Everything You Need to Know About Bike Share

Bike share is finally here, and it’s been a long time coming.

The Metropolitan Transportation Authority’s regional bike share program launched with a Downtown Los Angeles leg on Thursday, July 7. There are 65 kiosks with more than 1,000 bikes planned in Downtown, spread across neighborhoods including the Arts District, El Pueblo and the Historic Core.

Here’s everything you need to know about bike share.

Getting Started: The process starts either at home or at the kiosks. Frequent riders can register their TAP card online and buy a monthly pass or an annual “flex” pass. More casual riders can walk up to a kiosk and load a TAP card using a credit card. Thirty-minute rides are $3.50.

For the month of July, anyone who wants to try bike share must buy a pass: The $20 monthly option offers unlimited 30-minute rides, though if you exceed that time limit, you’ll be hit with an additional $1.75 fee. The $40 “flex” annual pass makes every 30-minute ride $1.75.

Requiring a pass in July is annoying for anyone who spots a bike share rack and just wants a ride, but on the flip side, Metro is offering half-off on all 30-minute rides in August and September.

Kiosk Basics: The kiosk system is simple: Go to a locked bike, press a button near the front tire to activate the module, and swipe your TAP card to unlock the ride. When you’re done, pedal to the nearest kiosk, find an open space, and firmly insert the front wheel into the slot. A green light will flash when it’s secured.

Metro is urging users to triple-check that the bike is locked. If no slot is available, the kiosk screen will display locations of nearby kiosks. Riders will have a 15-minute buffer to get there.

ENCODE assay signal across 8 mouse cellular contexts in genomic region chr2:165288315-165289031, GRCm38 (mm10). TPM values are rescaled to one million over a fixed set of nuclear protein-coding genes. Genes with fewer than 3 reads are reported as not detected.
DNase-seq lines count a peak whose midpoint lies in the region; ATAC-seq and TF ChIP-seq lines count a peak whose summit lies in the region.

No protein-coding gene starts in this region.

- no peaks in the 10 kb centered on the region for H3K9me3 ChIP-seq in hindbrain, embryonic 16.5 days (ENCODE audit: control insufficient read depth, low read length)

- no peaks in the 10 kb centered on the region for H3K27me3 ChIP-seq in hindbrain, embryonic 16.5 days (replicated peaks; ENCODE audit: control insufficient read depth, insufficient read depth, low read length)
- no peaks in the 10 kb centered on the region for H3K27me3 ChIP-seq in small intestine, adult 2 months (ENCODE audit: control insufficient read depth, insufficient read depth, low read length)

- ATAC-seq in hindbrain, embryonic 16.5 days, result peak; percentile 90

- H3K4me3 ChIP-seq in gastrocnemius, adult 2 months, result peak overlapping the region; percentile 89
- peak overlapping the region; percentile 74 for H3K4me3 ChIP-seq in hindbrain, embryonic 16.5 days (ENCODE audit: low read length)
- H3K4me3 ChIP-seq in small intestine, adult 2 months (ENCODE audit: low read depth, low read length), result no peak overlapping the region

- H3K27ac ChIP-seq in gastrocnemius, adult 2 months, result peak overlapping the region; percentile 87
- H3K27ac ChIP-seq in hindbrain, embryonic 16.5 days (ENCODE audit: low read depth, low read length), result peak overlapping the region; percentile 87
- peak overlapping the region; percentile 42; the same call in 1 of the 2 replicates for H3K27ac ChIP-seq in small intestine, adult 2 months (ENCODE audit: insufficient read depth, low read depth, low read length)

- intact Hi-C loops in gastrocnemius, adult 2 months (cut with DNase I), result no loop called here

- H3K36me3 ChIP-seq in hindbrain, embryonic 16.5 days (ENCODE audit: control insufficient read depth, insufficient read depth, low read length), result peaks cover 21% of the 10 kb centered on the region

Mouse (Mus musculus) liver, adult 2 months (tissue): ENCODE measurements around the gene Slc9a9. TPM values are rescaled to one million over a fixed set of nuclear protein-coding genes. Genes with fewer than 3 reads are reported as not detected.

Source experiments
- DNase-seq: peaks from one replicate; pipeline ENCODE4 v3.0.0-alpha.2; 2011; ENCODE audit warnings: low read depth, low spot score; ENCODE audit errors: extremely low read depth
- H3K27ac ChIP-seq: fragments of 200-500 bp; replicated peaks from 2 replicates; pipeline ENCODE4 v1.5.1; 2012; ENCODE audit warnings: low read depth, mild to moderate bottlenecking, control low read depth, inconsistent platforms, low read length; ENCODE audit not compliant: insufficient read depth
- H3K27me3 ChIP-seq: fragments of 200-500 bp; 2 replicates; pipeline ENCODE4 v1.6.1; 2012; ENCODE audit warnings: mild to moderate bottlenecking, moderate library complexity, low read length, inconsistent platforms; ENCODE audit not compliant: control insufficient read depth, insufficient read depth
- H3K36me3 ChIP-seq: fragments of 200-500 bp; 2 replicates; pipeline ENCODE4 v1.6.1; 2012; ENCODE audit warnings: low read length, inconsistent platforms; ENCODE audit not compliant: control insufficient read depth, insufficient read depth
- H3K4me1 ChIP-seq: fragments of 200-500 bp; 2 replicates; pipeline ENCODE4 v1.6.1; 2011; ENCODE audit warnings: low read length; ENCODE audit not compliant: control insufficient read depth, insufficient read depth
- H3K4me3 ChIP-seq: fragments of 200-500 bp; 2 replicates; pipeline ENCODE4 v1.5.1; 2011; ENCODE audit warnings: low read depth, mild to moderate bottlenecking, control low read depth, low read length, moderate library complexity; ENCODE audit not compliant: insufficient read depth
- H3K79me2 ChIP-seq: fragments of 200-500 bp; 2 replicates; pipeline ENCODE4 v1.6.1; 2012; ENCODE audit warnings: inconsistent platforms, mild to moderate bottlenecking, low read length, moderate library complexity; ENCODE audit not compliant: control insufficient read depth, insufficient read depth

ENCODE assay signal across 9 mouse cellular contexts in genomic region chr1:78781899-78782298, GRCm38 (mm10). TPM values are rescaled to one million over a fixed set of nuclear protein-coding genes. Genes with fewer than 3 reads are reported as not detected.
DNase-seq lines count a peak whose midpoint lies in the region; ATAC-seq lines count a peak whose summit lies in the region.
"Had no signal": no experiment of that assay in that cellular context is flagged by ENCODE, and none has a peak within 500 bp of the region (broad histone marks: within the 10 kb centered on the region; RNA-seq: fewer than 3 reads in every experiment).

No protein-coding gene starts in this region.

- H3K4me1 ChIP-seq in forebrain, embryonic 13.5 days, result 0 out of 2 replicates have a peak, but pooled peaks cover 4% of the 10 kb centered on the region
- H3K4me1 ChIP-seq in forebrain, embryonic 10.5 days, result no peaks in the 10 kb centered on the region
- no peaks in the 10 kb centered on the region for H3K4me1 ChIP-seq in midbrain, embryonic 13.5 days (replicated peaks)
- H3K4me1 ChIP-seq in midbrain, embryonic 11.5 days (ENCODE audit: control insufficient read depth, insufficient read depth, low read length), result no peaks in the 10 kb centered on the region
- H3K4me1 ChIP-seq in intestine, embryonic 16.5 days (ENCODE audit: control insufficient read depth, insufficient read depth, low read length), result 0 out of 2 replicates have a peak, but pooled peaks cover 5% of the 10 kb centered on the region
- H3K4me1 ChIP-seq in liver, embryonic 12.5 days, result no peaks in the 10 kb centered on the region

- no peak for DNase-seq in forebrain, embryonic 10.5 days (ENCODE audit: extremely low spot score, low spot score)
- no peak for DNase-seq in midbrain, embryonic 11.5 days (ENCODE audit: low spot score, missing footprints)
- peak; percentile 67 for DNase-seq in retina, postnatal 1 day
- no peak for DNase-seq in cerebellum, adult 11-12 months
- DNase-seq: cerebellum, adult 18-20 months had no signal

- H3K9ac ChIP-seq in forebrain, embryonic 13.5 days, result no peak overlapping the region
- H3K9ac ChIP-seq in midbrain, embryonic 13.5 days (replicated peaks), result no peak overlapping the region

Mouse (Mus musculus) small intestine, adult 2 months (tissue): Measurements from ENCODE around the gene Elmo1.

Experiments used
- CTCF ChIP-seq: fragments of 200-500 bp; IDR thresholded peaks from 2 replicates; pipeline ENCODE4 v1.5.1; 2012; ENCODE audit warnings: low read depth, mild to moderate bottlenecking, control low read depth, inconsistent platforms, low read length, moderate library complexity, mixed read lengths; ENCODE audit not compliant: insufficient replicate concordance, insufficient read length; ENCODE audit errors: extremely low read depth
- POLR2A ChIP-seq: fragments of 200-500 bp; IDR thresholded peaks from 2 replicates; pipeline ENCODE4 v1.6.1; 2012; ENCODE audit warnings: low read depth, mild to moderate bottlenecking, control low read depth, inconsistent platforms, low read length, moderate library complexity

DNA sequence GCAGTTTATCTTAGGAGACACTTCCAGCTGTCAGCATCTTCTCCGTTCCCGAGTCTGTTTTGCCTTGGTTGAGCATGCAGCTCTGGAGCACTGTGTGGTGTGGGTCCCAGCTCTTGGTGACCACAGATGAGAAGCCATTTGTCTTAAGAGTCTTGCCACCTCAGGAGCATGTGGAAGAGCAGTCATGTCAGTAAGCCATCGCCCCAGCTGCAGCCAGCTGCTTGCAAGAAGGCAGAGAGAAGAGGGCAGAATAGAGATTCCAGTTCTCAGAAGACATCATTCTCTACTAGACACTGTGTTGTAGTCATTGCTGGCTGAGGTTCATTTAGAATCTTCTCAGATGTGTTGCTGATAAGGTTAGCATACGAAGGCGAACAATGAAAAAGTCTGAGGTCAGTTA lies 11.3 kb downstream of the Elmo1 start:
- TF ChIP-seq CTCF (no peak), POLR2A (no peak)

Theft and Loss: Why is it so important to check that you locked the bike back in? Because lost or stolen bikes are charged to the user. And it’s not cheap: Metro will charge full cost, more than $1,000, for a disappeared bike.

The kiosks, when used correctly, secure the bikes in ways that make them theoretically impossible to steal. In addition to the latching locks, every bike and kiosk is built by system operator BTS using proprietary bolts that are specific to L.A.’s program.

Metro strongly discourages anyone stepping away from their bike to, for instance, grab a cup of coffee or dart into the office. In fact, part of the reason why Metro designed the system for 30-minute rides is so that people use the bikes simply to get from point A to B. Much of the activity is built on the “first-mile/last-mile” premise, with the goal of getting people to use the bikes as a complement to mass transit and leave the car at home. It’s bike share, not bike rental.

Where to Go: The bike share website (bikeshare.metro.net) features a fully interactive map of all the stations, with live updates on the number of bikes available at each kiosk. A handy smartphone app displays the same info, connects you to customer service, allows you to buy passes, and more.

A number of stations are still being installed, but in general, the central and western portions of Downtown within the freeway ring have the majority of kiosks. The Fashion and Industrial districts are largely ignored, with San Pedro and Alameda streets forming an almost perfect wedge-like buffer zone of zero bike share stations (at least until you head north to Third Street).

Despite that, it’s easy to ride from USC up to Chinatown, or from City West to the L.A. River.

Past and Future: Los Angeles’ efforts to create a bike share system has been full of stops and starts. In 2012, then-Mayor Antonio Villaraigosa declared the city would build a $16 million bike share system with Irvine-based operator Bike Nation.

That fell apart when a review of city contracts killed the proposed system’s revenue generator: ads on the kiosks. An existing contract with JCDecaux/Outfront (formerly CBS Outdoor), valid through 2021, means nobody else — not even Metro — can generate revenue from advertising on “street furniture” like bus stops and bike share stations.

Metro announced a county-wide program in 2014, and the agency plans to roll out bike share in Pasadena next, although a launch date has not been announced. In the meantime, Metro is looking for a sponsor to brand every bike (that’s bikes, not kiosks) with ads, as Santa Monica did on its system with Hulu.

More information on bike share is at bikeshare.metro.net.